16 Aug Coaching for CEOs and Leaders
Coaching on Dealing with Conflict as a CEO or Leader
Working with a CEO is always stimulating. Again and again I see the same themes come up, whether it’s a large multi-national or small, growing business. These themes tend to centre around a juxtaposition of two opposing directions, with the CEO often stuck in the middle wondering which path to follow.
Here I’ll offer a glimpse into some of the compelling problems that are currently keeping our business leaders up at night.
Risk versus Safety
As captain of the ship, people are looking to you to keep business safe, look after their pensions and jobs, and do as much as possible to ensure steady sailing. In fact, unless you were the founder, you may well have got where you are precisely because of those calm and steadying hands. At the same time, organisations themselves need change and take risks in order to grow and avoid retreating backwards. As a CEO my clients are often faced with this conflict: the dichotomy between what is good for the business and what people perceive as being good for them, and it’s a vital one to explore. A new CEO especially needs experience of sailing between these two ideals in order to grow in confidence and experience.
Small Steps versus Sweeping Statements
A new CEO often wants to make an impression, after all , we often feel that is for what we have been hired. However, it makes sense to investigate motives (are we doing this to make it “ours”), calculate stakeholders’ reactions and not put aside what’s been done in the past just for the sake of the new. How to make things happen from this new vantage point is an unknown, so translating strategy into manageable steps is incredibly helpful not just for CEO, but those around them.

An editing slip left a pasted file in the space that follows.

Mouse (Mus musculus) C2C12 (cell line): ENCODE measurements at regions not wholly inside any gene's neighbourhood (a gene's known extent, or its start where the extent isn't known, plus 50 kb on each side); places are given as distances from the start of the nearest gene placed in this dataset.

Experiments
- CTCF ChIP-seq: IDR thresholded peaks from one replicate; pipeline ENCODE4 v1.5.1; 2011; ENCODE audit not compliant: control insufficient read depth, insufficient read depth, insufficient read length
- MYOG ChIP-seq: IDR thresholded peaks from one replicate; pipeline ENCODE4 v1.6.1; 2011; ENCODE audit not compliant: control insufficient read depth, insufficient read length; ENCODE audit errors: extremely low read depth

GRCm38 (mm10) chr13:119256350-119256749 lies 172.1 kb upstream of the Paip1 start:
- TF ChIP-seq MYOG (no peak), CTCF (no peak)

Ideas versus Implementation
Every business has its own life cycle, which includes a time for creativity and new ideas and a time for just plain old hard work. Knowing where the organisation is on the cycle, and what’s called for next, will help a CEO put the right systems into place, whether they are to brainstorm and get others buzzing with creativity, or translate a strategy into practical activities with relevant benchmarks.
This idea of conflict never goes away. As soon as something is resolved, there is often another crisis eagerly clamouring to take its place. What is dangerous, however, are the many personal conflicts of personality and position that can impact and camouflage the above situational conflicts, leading to anxiety about petty politics and stagnation. Separating these superficial, mundane politics from the key issues underneath is a hallmark of responsible leadership and one that my clients often cite as a key long-term goal.